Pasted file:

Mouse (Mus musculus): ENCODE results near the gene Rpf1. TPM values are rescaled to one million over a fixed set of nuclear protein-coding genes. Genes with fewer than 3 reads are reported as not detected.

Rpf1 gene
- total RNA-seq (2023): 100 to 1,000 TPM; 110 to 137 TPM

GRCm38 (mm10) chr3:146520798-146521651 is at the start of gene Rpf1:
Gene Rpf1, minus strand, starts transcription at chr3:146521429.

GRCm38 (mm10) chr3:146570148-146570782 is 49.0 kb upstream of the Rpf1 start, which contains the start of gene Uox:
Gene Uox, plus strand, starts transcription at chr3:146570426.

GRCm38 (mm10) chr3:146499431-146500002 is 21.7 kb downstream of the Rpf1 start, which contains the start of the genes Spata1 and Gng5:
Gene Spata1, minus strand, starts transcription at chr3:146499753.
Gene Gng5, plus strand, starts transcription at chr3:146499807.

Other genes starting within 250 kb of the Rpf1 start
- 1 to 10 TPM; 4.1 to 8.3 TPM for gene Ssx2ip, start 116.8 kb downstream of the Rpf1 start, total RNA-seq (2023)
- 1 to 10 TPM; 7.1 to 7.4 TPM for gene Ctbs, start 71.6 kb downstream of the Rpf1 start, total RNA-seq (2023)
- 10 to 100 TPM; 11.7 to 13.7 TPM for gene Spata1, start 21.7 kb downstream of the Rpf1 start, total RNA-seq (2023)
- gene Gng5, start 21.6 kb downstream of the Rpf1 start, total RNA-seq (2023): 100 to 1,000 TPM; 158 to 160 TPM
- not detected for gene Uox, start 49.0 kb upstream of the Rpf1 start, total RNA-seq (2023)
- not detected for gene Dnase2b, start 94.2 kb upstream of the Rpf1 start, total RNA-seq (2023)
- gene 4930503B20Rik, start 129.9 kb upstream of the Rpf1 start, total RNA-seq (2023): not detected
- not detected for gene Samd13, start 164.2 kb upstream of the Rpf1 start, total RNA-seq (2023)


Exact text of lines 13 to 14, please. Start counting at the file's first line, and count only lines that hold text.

- 1 to 10 TPM; 7.1 to 7.4 TPM for gene Ctbs, start 71.6 kb downstream of the Rpf1 start, total RNA-seq (2023)
- 10 to 100 TPM; 11.7 to 13.7 TPM for gene Spata1, start 21.7 kb downstream of the Rpf1 start, total RNA-seq (2023)